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Insufficient proof

A LAW EAC H DAY (Keeps Trouble Away) By Jose C . Sison (The Philippine Star) Updated

OMC Carriers Inc. and Petalino vs. Spouses Nabua, G.R. 148974, July
2, 2010

Care and diligence of a good father of a family in the selection and supervision of
his employee

The rule is that an employer of a negligent employee or household helper shall be liable for the
damages caused by the latter acting within the scope of their assigned tasks even though the former is not
engaged in any business or industry. The exception is that said employer is not liable if he proves that he
exercised the care and diligence of a good father of a family in the selection and supervision of his employee
(Article 2180, C ivil C ode). How does the employer prove such care and diligence? This is answered in this
case.

On August 4, 1995 at about 3 p.m. an Isuzu private tanker owned by and regis tered in the name of
OMC C arriers Inc. (OMC ) then being driven by Gorio, was cruising along Quirino Highway towards Lagro Q.C .
As it approached a barangay in Novaliches, the said tanker hit a private vehicle, an Isuzu Gemini which was
making a left turn towards a nearby gasoline station. The impact heavily damaged the right side portion of
the Isuzu Gemini and mortally injured its 18-year old driver, Randy, who was later pronounced dead on
arrival at the nearby hospital where he was brought.

Two eyewitnesses saw that Randy gave a sign as he was turning to the left at a very slow pace
while the tanker was running fast as it suddenly came in and hit the vehicle. The traffic investigator also
found skid marks made by the tanker confirming that it was runn ing beyond normal speed.

Randy’s parents thus sued Gorio and his employer OMC together with its General Manager Carlo
before the RTC asking for actual, compensatory, moral and exemplary damages and attorney’s fees. OMC
and C arlo denied liability and alleged that they exercised the care and diligence of a good father of a family
in the selection and supervision of its employees including Gorio. To prove their defense they presented oral
testimonies to prove that new employees were given formal written papers as to the things expected from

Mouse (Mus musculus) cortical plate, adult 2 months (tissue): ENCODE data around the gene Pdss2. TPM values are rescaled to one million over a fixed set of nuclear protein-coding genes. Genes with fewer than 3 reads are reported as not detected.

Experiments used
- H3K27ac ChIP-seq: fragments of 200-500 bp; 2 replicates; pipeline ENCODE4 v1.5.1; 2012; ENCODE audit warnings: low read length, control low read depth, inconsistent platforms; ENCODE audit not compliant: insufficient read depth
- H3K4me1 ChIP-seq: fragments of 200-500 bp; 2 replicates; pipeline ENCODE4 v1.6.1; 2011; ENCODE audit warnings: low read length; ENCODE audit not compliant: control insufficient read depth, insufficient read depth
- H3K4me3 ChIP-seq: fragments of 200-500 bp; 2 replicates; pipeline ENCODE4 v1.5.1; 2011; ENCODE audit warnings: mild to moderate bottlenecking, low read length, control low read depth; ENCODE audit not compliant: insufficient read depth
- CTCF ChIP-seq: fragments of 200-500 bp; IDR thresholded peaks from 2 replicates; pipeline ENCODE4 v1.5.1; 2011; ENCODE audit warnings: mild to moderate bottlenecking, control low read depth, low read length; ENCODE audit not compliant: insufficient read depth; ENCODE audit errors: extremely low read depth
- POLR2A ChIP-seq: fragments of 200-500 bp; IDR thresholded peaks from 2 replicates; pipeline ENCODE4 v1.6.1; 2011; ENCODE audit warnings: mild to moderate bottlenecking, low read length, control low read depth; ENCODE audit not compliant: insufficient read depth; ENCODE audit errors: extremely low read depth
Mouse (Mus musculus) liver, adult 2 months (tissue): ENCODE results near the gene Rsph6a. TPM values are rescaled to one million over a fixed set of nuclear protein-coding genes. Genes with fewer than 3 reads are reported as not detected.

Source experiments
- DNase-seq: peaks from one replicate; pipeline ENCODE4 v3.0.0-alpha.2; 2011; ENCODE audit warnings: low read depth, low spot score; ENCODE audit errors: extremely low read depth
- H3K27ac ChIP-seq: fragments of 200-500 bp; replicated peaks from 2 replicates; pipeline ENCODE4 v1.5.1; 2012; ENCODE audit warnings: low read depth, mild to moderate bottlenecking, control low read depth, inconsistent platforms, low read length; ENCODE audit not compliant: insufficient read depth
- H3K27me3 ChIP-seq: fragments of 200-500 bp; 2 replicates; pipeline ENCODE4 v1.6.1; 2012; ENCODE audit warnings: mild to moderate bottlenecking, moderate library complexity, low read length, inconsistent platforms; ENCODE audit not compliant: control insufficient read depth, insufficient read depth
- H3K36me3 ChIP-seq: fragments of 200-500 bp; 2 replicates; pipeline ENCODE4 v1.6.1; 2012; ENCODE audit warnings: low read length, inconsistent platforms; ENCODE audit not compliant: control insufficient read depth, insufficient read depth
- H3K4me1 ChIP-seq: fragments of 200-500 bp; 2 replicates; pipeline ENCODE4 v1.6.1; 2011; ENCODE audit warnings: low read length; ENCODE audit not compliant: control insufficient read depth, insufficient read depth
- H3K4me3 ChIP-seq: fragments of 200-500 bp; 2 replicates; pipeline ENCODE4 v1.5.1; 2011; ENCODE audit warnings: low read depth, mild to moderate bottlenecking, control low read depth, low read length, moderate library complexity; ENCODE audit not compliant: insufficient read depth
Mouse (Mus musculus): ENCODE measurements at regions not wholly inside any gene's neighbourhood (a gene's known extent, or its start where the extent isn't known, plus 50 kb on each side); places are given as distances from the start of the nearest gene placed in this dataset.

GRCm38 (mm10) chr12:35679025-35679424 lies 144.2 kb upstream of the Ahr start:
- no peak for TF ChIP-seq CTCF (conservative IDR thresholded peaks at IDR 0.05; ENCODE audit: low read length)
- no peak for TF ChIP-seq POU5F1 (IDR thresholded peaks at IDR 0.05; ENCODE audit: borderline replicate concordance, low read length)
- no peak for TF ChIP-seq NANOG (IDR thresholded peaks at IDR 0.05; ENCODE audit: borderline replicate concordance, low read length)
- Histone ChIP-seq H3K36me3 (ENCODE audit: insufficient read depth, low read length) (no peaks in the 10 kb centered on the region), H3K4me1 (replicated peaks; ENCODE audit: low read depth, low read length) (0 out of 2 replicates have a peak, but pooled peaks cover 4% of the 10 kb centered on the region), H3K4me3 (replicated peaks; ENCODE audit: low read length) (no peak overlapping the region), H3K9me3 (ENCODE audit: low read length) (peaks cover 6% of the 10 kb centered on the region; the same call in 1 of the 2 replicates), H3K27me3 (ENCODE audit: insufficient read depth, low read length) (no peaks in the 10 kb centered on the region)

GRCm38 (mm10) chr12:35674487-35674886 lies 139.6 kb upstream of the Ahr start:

them as drivers and as to the things they should do just in case. Employees were also given guidelines and
circulars both from O MC and from its client, Petron about offenses punishable with dismissal and about “hot
spots” and “table of penalties”. Testimonies were also given relating to the checking of damages during
carbarn time, the determination if drivers were issued traffic violation tickets. Another witness also testified
that they conduct seminars regarding safety and driving.

The RTC however rendered a decision finding OMC and C arlo jointly and severally liable with Gorio
for damages due to the latter’s negligence and ordered them to pay, actual, compensatory, moral and
exemplary damages and attorney’s fees. On appeal, the C ourt of Appeals modified the said RTC decision by
absolving C arlo and deleting the award for compensatory and exemplary damages. OMC still questioned this
decision. It contended tha t it should also be absolved of any liability because it has proven t hat it has
exercised the care and diligence of a good father of the family in the selection and supervision of its
employees particularly Gorio. Was OMC correct?
No. When an injury is caused by an employee, there instantly arises a presumption of law that there
was negligence on the part of the employer either in the selection or in the supervision of the employee.
Said presumption may be overcome by a clear showing o n the part of the employer that it has exercised
such care and diligence. It is paramount that the best and most complete evidence is formally entered.

There is really no hard and fast rule on the quantum of evidence necessary to prove that an
employer has exercised the care and diligence of a good father of a family in the selection and super vision of
its employees to escape liability for the la tter’s negligence. But oral testimonies which dwell on mere
generalities and are apparently biased in nature must be buttressed by any other object, record or
document which might obviate their apparent biased nature.

In the case at bar OMC may have proven that it has exercised due diligence in the selection of Gorio
but not in his supervision. The circulars presented do not in any way concern safety procedures to prevent
accidents or damages to property or injury to people on the road. The existence of supervisory policies
cannot be casually invoked to overturn the presump tion of negligence of the employer. The testimo nies
presented here are all self-serving oral evidence without any object or documentar y evidence to support
them. Even the seminars regarding safety and driving were no t satisfactorily established in evidence.
Specifically there is no showing that Gorio attended them.

Hence OMC is jointly and severally liability with Gorio to pay the heirs of Randy: death indemnity of
P50,000, ac tual damages of P59,173.50 and moral damages of P50,000 with six percent interest per annum
from date of the RTC decision and 12 percent per annum from the time the decision becomes final until full
satisfaction (OMC C arriers Inc. and Petalino vs. Spouses Nabua, G.R. 148974, July 2, 2010).